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Old May 28th, 2010, 09:21 AM   #1548
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That and people trusted the government more back when the last huge infrastructure project took place (the interstate). WWII was just won and people felt good and the government got out of the depression. Nowadays wars like Vietnam and Iraq drained resources and increased protesting, everybody has their little piece of suburbia that they will defend to the end, plus you have all these lawyers who are more than eager to represent whining NIMBYs. I'm not saying those were much better, the interstates plowed through poor neighborhoods when land was cheap and transformed the cultural landscape of cities and many cases for the worse, but things got done. HSR is much less negatively impactful than the interstate but its a different world.
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Old May 28th, 2010, 01:19 PM   #1549
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Add to that HSR requires straighter routes than interstates or normal railways making avoiding nimbyism harder
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Old May 29th, 2010, 03:06 AM   #1550
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Old May 31st, 2010, 06:40 AM   #1551
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When the first major part of the Interstate network was built, NIMBYism was either a) nonexistent or b) flat-out ignored. It was rare that an urban NIMBY group managed to successfully fight off an expressway proposal in their neighborhood; today we have to live with the effects of that. At the time, however, it was a fairly unanimous appraisal among all interested parties--except, of course, those being displaced--that they were a good thing, and in part I think this was because of how strong the dedication was to supporting them.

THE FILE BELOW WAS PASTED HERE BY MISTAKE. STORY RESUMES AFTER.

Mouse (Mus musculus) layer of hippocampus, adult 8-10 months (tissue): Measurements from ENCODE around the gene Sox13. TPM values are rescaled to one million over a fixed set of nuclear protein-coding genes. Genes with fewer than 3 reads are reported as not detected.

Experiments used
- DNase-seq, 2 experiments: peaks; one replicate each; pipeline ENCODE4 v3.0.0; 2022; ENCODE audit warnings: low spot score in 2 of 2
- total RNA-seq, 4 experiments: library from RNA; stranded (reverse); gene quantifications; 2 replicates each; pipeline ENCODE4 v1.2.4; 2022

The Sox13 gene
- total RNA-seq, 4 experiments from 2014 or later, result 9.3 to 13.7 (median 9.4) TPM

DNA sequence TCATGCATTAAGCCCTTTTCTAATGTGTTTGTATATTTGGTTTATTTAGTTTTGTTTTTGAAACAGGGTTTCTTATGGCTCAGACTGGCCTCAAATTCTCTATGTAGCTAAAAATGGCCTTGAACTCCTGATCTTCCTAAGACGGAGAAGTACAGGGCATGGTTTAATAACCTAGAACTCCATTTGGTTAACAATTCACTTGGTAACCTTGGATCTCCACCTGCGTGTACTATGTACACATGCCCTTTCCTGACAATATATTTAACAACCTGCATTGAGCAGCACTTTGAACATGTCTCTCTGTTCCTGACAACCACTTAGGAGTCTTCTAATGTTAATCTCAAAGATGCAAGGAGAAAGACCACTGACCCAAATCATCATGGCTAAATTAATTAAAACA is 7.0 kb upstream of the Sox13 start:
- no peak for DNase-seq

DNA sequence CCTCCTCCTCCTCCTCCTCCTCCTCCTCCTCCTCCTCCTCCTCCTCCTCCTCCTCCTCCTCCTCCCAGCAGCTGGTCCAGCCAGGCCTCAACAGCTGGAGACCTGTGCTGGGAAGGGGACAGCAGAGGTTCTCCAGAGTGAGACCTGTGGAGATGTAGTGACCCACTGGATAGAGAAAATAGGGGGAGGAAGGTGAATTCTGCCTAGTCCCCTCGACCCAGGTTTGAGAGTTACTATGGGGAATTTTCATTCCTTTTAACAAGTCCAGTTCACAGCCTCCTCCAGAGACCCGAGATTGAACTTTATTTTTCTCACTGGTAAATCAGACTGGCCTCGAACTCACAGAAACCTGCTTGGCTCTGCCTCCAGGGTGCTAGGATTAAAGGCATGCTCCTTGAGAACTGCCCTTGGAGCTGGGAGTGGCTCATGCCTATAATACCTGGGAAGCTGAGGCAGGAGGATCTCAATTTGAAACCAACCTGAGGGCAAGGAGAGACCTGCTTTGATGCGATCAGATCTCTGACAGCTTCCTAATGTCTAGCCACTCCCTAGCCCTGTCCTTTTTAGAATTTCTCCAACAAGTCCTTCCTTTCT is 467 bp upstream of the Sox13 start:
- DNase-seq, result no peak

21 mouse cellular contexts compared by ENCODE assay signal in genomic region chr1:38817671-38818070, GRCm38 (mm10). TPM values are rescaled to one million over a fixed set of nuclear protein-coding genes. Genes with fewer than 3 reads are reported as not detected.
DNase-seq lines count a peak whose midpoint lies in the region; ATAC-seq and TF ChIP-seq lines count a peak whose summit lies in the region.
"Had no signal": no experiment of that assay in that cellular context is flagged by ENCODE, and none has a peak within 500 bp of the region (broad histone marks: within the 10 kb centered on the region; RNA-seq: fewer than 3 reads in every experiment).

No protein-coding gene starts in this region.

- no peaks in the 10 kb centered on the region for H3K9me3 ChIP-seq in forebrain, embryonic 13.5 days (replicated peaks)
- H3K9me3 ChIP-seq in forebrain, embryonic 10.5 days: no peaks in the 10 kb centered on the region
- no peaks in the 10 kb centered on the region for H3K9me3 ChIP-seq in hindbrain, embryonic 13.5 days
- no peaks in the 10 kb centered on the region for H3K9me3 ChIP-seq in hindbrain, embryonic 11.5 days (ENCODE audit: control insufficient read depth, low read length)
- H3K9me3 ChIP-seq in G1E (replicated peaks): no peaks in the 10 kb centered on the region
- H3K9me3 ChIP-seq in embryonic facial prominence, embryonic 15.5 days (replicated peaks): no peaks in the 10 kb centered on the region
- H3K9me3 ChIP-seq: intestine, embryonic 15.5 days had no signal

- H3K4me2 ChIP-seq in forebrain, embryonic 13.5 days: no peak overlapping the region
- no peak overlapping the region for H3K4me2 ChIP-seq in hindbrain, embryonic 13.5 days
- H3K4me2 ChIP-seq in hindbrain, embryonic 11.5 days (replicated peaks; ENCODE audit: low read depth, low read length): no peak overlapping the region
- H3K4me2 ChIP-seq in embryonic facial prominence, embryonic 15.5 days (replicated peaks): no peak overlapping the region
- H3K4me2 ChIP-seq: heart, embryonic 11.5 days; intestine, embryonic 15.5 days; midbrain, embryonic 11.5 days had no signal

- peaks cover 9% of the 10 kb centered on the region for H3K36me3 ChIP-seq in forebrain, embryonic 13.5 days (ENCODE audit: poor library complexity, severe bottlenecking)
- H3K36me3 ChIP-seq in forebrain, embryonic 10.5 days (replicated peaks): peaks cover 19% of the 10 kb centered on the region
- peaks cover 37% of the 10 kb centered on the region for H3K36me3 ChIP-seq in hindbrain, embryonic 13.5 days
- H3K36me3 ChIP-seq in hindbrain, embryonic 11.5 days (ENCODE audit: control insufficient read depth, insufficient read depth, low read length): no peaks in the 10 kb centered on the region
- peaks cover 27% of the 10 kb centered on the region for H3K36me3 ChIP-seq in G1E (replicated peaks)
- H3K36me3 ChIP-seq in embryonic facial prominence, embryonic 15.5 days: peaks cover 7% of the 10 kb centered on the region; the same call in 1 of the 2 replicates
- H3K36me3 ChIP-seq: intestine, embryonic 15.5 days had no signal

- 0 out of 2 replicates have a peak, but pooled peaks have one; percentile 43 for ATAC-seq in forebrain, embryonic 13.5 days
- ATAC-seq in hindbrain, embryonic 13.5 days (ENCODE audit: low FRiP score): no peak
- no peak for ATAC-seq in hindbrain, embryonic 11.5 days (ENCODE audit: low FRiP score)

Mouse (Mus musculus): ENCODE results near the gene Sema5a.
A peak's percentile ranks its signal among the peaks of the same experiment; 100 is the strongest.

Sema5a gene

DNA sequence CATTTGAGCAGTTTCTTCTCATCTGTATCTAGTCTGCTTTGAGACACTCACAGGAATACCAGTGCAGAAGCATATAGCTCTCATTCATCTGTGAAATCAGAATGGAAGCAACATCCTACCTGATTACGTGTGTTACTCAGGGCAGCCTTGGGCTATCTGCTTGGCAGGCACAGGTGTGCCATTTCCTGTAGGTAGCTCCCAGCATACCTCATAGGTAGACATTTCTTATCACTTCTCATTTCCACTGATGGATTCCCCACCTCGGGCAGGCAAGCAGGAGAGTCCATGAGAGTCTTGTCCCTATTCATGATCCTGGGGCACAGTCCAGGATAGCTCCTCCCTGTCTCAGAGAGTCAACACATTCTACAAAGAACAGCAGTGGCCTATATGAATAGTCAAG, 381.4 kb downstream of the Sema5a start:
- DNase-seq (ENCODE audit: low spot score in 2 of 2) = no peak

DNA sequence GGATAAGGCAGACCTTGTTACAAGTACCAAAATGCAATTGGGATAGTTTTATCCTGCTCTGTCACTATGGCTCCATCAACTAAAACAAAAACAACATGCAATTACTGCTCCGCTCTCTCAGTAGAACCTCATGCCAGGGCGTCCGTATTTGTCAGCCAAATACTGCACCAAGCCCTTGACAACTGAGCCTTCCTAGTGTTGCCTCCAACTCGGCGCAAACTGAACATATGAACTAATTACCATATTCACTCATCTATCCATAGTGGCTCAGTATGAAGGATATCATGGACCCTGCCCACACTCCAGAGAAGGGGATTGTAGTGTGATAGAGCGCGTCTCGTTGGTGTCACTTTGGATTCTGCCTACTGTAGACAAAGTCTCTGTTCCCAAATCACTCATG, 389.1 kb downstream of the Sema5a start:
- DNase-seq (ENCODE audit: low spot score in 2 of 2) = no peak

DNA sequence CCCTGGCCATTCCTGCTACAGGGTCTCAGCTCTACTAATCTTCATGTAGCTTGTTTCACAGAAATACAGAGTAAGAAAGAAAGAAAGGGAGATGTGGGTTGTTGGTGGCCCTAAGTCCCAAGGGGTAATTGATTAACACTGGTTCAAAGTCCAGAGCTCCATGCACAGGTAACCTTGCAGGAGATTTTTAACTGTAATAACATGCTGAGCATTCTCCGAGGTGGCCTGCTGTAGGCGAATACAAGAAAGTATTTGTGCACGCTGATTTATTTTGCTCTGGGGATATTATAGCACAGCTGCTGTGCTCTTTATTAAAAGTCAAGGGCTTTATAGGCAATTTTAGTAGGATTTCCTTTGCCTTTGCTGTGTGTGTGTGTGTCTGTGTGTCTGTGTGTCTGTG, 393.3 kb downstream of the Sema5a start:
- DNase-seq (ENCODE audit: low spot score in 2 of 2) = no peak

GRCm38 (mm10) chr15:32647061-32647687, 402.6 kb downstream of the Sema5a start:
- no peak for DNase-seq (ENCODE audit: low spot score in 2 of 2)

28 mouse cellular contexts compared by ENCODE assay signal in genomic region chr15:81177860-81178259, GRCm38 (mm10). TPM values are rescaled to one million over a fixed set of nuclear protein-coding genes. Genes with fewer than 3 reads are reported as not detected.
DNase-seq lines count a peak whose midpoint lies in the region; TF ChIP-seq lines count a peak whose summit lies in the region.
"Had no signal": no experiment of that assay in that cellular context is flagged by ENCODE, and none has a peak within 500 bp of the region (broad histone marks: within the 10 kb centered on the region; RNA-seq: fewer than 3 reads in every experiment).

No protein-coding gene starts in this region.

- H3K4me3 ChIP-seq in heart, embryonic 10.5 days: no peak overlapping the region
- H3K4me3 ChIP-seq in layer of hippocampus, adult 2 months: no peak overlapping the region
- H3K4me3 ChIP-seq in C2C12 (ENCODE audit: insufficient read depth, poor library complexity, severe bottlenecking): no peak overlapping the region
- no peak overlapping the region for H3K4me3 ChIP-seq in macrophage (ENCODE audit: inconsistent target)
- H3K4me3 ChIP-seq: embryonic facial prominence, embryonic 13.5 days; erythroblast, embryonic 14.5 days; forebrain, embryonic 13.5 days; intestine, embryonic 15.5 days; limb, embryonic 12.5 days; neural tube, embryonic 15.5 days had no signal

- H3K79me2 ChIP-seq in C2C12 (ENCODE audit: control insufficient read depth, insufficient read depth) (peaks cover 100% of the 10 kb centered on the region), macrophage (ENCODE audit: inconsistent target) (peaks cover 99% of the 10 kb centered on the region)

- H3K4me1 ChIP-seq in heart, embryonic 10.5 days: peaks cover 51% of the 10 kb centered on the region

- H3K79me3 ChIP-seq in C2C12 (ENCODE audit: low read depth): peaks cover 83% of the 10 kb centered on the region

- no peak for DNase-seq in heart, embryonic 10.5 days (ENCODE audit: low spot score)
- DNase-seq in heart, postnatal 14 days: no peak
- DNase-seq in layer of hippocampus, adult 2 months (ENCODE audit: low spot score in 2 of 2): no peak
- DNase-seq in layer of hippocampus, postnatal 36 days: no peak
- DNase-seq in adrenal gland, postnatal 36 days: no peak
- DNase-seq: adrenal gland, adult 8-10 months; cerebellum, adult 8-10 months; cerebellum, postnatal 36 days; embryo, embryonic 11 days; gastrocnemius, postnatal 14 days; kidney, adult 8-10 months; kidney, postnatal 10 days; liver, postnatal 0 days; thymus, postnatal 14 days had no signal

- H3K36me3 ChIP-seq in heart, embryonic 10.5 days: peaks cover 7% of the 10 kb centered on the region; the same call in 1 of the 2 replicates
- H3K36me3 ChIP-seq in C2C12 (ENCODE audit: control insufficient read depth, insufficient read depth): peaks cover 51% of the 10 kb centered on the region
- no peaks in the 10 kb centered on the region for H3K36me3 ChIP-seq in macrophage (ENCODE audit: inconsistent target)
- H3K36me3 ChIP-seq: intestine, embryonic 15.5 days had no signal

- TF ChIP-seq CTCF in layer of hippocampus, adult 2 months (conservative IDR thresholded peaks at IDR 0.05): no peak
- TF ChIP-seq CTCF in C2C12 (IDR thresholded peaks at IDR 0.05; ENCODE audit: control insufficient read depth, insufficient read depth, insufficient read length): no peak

This is, in my mind, the problem we have with our HSR. Obama has managed to tap something in our Zeitgeist or Gestalt or something, managed to make us dream HSR dreams in ways his predecessors never did, but has as of yet failed to unveil a system that looks like it ought to live up to our dreams. China has a 4x4 HSR grid linking together their whole country; the U.S. needs, to make HSR a success, to dream Interstate dreams about it. Instead of just cobbling together inter- and intra-state corridors like the NEC, 3-C, Chicago Hub, CHSR, etc., we should demonstrate a Grand National Plan and the way the current corridors would fit into it, much as when the Interstate Highway System was first created, the turnpikes and thruways of the previous generation were for the most part incorporated into it (I-76, I-90, I-95, etc). Perhaps what's called for is a national super-grid consisting of a handful of major axes interlinked, with the current plans being shown as parts of this greater whole? Perhaps we need the vision we were once able to muster and sadly can't seem to anymore?